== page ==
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I am trying to increase the amount of sprinting and cutting that I can do consecutively without getting burned out.

I recently started a tough workout program/plan that has me doing jumps and lunges followed immediately by sprints with little down time in between reps. The "little" downtime turned into "more" downtime because I couldn't keep the pace up.

What's the best way to increase my anaerobic energy levels so I can increase my intensity and decrease my recovery time?

I'm 25, if that makes a difference.

Edit: I should also add that I am 6'2", 190lbs and have been very active my whole life.

I think what I am looking for is some general information on anaerobic endurance, anaerobic recovery and how to improve them./Edit

Edit: I know how to pace my self as a distance runner, so I know what my aerobic energy levels can sustain over various distances. All of the exercises in this program surpass the levels that I can sustain continuously. How can I teach my body to recover quickly so I can surpass my aerobic levels repeatedly and then recover very, very quickly?/Edit

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A couple questions: 1. What do you mean by "sprinting and cutting"? I know what sprinting (I'm assuming you are talking in the context of running) but I'm not sure what "cutting" is. 2. What do you mean by "getting burnt out"? Do you mean fatigued, winded or lactic acid build-up? 3. What are you training for? General fitness? A specific sport? A specific competition? It sounds a little like you want a workout to help you get better at this particular workout program which wouldn't make sense. If your current program isn't working (or you can't complete it) you should modify your program. –  matt Apr 7 '11 at 20:25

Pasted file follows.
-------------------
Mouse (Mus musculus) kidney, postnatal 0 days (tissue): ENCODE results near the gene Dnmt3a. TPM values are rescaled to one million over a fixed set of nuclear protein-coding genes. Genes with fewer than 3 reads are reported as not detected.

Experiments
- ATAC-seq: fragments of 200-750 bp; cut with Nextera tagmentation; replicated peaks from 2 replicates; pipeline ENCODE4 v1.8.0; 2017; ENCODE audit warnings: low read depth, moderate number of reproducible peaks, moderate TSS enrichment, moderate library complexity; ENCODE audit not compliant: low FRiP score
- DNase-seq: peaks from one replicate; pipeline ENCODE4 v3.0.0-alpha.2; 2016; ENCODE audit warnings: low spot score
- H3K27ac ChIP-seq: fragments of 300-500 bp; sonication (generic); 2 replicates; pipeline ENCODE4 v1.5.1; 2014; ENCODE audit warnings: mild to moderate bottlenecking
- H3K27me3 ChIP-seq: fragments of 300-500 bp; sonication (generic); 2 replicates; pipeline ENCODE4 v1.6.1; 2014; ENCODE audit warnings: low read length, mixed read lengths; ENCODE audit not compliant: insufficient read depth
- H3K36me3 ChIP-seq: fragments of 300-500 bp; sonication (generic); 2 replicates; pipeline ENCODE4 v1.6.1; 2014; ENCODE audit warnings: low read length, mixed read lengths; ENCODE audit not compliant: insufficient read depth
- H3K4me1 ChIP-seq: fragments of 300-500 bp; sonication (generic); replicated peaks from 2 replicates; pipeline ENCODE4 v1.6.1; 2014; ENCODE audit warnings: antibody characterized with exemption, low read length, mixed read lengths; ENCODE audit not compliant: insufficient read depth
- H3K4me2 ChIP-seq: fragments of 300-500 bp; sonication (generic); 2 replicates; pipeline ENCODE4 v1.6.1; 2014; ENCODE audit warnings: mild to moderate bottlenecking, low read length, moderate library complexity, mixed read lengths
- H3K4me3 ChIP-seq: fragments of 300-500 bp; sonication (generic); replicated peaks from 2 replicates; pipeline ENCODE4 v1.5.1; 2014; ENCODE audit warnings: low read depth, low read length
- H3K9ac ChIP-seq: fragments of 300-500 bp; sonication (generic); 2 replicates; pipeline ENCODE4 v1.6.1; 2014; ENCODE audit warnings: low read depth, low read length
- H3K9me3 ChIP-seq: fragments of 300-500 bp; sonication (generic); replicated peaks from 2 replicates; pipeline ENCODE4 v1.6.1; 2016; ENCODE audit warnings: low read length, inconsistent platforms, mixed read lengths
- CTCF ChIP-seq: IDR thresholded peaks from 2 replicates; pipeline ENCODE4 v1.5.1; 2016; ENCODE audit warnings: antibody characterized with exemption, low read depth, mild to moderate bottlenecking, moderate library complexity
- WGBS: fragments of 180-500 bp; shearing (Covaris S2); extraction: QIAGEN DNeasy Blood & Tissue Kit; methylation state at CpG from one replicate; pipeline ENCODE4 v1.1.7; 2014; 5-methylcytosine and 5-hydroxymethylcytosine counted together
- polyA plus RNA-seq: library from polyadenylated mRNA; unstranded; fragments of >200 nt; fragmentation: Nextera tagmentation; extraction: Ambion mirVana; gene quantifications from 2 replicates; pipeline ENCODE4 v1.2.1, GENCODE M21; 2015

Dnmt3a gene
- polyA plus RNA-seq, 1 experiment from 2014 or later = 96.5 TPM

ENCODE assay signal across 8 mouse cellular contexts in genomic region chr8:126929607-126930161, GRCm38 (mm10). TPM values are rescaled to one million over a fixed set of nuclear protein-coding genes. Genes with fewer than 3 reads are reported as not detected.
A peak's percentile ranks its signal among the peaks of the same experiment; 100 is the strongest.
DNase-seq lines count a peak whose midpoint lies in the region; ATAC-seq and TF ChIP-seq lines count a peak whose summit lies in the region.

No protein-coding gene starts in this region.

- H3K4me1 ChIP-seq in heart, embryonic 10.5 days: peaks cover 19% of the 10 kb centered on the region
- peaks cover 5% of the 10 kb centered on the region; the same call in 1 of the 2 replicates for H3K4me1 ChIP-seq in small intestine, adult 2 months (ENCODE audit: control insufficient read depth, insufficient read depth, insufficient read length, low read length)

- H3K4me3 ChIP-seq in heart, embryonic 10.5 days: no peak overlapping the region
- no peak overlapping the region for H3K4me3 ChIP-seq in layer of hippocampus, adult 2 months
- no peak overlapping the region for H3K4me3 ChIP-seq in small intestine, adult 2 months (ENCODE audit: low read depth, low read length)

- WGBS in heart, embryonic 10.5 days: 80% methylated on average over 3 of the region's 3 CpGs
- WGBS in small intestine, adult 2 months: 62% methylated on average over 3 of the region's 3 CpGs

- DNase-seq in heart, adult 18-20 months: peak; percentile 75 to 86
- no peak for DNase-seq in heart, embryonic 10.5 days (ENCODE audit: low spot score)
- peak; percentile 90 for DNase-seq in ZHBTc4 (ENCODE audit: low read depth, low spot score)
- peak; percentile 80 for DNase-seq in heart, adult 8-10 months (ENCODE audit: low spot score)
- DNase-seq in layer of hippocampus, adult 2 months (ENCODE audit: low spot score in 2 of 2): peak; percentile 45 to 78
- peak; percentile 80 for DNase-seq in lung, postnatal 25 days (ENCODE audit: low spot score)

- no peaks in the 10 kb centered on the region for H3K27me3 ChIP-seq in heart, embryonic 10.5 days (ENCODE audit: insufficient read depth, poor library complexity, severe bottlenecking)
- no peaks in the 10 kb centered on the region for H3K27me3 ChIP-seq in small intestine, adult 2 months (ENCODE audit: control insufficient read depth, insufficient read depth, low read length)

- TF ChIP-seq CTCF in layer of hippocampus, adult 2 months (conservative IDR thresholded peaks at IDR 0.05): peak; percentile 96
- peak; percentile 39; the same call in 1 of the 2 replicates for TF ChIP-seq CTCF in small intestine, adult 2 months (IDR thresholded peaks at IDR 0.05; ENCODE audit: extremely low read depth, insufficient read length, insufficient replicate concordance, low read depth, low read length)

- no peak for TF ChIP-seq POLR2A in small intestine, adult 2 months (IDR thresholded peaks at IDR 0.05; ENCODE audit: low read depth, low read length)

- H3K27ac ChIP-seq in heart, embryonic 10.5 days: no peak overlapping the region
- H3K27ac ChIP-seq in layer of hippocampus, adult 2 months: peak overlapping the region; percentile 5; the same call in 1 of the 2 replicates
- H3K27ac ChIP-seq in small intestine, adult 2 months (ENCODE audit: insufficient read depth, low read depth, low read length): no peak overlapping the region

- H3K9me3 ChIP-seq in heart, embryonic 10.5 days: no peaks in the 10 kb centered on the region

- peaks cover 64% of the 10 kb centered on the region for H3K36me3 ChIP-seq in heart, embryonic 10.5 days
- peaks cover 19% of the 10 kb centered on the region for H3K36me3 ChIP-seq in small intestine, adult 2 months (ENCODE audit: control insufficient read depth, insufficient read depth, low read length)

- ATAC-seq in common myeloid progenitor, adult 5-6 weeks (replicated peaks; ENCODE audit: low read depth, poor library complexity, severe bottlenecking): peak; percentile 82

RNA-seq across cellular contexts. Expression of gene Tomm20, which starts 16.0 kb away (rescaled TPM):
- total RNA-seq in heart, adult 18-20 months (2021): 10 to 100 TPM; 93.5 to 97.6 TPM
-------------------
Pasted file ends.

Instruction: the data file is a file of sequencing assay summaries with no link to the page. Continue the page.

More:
I forgot to ask, how far are the sprints generally? –  matt Apr 7 '11 at 20:29
    
Sprinting: 40 yards at 100% –  Josh G Apr 7 '11 at 20:35
    
Cutting: Think shuttle runs. –  Josh G Apr 7 '11 at 20:35
    
I'm training for competitive Ultimate, but it's somewhat similar to soccer or football training. –  Josh G Apr 7 '11 at 20:35
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2 Answers

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Creatine supplements can improve your ability to perform brief, intermittant, high intensity exercises. This is specifically useful in weight training and sprint training. By taking creatine supplements you increase your muscles stores of Phosphocreatine (PCr), which is used in the ATP/PC energy pathway (utilized for short bursts of intense activity < 10s). By increasing the stores of PCr you can extend the performance of the ATP/PC system and shorten it's recovery time. While you may see some better performances from the supplementation, it's primarily suited for allowing you to train longer and harder, so the specific training you do is going to be important.

If you are talking about repeated sprints that are in excess of 100m you are going to see diminishing returns from supplementation the longer you go. To make improvements in this area you are going to need to do some training that targets the Glycolytic Pathway.

If you answer the questions in my comment I can provide a more specific answer about how to train to achieve the outcome.

Update: From the sounds of it you need to build your cardio base some more. Without knowing a time frame I can't really make any suggestions. You can continue on with the workouts as you are doing them and why they aren't intended to be cardio workouts they will serve this function until you are able to maintain the effort and stress the anaerobic lactic system. If you have a lot of time it would be much more efficient to follow a periodized training plan that builds a cardio base before moving into phases that focus on lactic and alactic speed.